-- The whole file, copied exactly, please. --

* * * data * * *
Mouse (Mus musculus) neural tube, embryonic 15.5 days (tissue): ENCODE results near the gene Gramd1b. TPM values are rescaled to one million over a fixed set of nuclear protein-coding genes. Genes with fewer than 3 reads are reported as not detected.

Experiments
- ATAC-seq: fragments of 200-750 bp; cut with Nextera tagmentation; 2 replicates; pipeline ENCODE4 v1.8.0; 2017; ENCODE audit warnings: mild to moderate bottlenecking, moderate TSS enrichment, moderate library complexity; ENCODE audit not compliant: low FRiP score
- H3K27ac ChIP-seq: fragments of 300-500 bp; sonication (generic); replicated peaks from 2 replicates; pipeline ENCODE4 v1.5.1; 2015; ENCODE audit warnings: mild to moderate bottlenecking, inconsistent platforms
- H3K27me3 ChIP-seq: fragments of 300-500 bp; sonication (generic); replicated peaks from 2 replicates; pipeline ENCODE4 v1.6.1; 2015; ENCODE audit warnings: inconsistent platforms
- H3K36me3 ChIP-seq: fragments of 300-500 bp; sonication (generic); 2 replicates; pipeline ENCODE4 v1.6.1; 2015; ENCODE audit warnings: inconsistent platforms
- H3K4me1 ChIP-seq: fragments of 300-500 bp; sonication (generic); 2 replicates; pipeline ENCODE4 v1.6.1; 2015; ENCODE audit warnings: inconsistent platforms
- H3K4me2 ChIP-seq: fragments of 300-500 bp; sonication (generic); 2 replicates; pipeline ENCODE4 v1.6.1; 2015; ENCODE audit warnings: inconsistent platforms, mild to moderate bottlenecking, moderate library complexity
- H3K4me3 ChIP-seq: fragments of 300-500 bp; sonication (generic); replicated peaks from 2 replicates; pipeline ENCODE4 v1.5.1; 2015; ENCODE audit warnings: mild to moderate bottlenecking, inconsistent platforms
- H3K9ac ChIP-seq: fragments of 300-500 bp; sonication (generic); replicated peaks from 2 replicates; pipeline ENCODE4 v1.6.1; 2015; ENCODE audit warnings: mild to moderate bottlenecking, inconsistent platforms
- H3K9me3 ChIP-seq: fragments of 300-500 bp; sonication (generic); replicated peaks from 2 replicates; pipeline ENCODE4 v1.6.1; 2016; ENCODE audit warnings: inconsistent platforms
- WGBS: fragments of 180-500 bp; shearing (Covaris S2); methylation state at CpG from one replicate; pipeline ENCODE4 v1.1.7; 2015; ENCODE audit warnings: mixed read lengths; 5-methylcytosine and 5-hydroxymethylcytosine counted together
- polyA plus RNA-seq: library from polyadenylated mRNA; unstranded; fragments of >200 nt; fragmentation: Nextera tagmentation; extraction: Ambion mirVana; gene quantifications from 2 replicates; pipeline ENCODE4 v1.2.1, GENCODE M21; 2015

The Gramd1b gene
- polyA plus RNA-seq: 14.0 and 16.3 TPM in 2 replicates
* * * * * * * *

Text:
Mouse (Mus musculus) neural tube, embryonic 15.5 days (tissue): ENCODE results near the gene Gramd1b. TPM values are rescaled to one million over a fixed set of nuclear protein-coding genes. Genes with fewer than 3 reads are reported as not detected.

Experiments
- ATAC-seq: fragments of 200-750 bp; cut with Nextera tagmentation; 2 replicates; pipeline ENCODE4 v1.8.0; 2017; ENCODE audit warnings: mild to moderate bottlenecking, moderate TSS enrichment, moderate library complexity; ENCODE audit not compliant: low FRiP score
- H3K27ac ChIP-seq: fragments of 300-500 bp; sonication (generic); replicated peaks from 2 replicates; pipeline ENCODE4 v1.5.1; 2015; ENCODE audit warnings: mild to moderate bottlenecking, inconsistent platforms
- H3K27me3 ChIP-seq: fragments of 300-500 bp; sonication (generic); replicated peaks from 2 replicates; pipeline ENCODE4 v1.6.1; 2015; ENCODE audit warnings: inconsistent platforms
- H3K36me3 ChIP-seq: fragments of 300-500 bp; sonication (generic); 2 replicates; pipeline ENCODE4 v1.6.1; 2015; ENCODE audit warnings: inconsistent platforms
- H3K4me1 ChIP-seq: fragments of 300-500 bp; sonication (generic); 2 replicates; pipeline ENCODE4 v1.6.1; 2015; ENCODE audit warnings: inconsistent platforms
- H3K4me2 ChIP-seq: fragments of 300-500 bp; sonication (generic); 2 replicates; pipeline ENCODE4 v1.6.1; 2015; ENCODE audit warnings: inconsistent platforms, mild to moderate bottlenecking, moderate library complexity
- H3K4me3 ChIP-seq: fragments of 300-500 bp; sonication (generic); replicated peaks from 2 replicates; pipeline ENCODE4 v1.5.1; 2015; ENCODE audit warnings: mild to moderate bottlenecking, inconsistent platforms
- H3K9ac ChIP-seq: fragments of 300-500 bp; sonication (generic); replicated peaks from 2 replicates; pipeline ENCODE4 v1.6.1; 2015; ENCODE audit warnings: mild to moderate bottlenecking, inconsistent platforms
- H3K9me3 ChIP-seq: fragments of 300-500 bp; sonication (generic); replicated peaks from 2 replicates; pipeline ENCODE4 v1.6.1; 2016; ENCODE audit warnings: inconsistent platforms
- WGBS: fragments of 180-500 bp; shearing (Covaris S2); methylation state at CpG from one replicate; pipeline ENCODE4 v1.1.7; 2015; ENCODE audit warnings: mixed read lengths; 5-methylcytosine and 5-hydroxymethylcytosine counted together
- polyA plus RNA-seq: library from polyadenylated mRNA; unstranded; fragments of >200 nt; fragmentation: Nextera tagmentation; extraction: Ambion mirVana; gene quantifications from 2 replicates; pipeline ENCODE4 v1.2.1, GENCODE M21; 2015

The Gramd1b gene
- polyA plus RNA-seq: 14.0 and 16.3 TPM in 2 replicates